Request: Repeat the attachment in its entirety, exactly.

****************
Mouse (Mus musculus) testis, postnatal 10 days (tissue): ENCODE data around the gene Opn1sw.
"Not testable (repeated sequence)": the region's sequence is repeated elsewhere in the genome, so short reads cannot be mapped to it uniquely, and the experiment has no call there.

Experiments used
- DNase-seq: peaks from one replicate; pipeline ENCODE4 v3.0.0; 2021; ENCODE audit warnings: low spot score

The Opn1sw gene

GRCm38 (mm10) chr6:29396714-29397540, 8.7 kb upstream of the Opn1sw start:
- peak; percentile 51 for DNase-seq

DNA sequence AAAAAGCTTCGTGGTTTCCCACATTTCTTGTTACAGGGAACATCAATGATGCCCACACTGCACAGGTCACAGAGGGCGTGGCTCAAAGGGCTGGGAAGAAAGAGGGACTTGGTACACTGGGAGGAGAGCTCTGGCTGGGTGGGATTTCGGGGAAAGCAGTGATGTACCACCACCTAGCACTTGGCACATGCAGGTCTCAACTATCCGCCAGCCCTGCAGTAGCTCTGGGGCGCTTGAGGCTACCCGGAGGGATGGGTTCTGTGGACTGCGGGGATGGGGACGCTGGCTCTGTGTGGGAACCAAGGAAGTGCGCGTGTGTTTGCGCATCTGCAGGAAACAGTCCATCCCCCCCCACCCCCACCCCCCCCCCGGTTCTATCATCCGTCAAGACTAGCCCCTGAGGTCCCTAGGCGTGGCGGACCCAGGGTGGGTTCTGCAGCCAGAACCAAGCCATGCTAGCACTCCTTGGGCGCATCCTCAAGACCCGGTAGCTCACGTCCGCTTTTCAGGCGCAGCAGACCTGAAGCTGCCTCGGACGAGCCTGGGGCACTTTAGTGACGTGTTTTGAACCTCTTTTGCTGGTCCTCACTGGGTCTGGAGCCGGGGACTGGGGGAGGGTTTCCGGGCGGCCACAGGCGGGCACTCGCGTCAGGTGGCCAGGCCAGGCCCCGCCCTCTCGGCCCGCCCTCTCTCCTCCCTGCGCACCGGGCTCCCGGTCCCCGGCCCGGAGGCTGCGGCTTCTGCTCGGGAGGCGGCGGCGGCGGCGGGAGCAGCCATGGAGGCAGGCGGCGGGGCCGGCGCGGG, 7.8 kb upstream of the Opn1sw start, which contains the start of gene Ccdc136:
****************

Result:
Mouse (Mus musculus) testis, postnatal 10 days (tissue): ENCODE data around the gene Opn1sw.
"Not testable (repeated sequence)": the region's sequence is repeated elsewhere in the genome, so short reads cannot be mapped to it uniquely, and the experiment has no call there.

Experiments used
- DNase-seq: peaks from one replicate; pipeline ENCODE4 v3.0.0; 2021; ENCODE audit warnings: low spot score

The Opn1sw gene

GRCm38 (mm10) chr6:29396714-29397540, 8.7 kb upstream of the Opn1sw start:
- peak; percentile 51 for DNase-seq

DNA sequence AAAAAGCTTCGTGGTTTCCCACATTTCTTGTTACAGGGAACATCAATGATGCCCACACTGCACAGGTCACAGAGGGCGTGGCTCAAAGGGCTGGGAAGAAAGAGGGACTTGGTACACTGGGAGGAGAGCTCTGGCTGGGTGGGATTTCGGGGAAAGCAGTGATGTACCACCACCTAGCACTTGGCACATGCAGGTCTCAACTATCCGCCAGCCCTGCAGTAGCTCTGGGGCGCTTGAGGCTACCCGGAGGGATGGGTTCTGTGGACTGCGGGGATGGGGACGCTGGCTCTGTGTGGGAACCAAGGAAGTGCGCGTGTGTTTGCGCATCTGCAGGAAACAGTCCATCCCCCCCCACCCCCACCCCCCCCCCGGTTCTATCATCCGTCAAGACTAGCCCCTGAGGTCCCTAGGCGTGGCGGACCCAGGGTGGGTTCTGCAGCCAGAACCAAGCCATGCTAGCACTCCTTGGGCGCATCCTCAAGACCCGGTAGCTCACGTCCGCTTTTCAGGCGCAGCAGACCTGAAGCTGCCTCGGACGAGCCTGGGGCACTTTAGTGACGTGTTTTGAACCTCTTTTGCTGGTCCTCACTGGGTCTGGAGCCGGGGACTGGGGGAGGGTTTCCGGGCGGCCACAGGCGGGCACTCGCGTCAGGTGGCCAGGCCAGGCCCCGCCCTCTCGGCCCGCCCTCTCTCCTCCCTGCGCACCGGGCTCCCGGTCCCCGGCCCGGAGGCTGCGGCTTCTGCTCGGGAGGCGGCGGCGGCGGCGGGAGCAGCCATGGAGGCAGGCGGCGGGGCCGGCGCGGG, 7.8 kb upstream of the Opn1sw start, which contains the start of gene Ccdc136: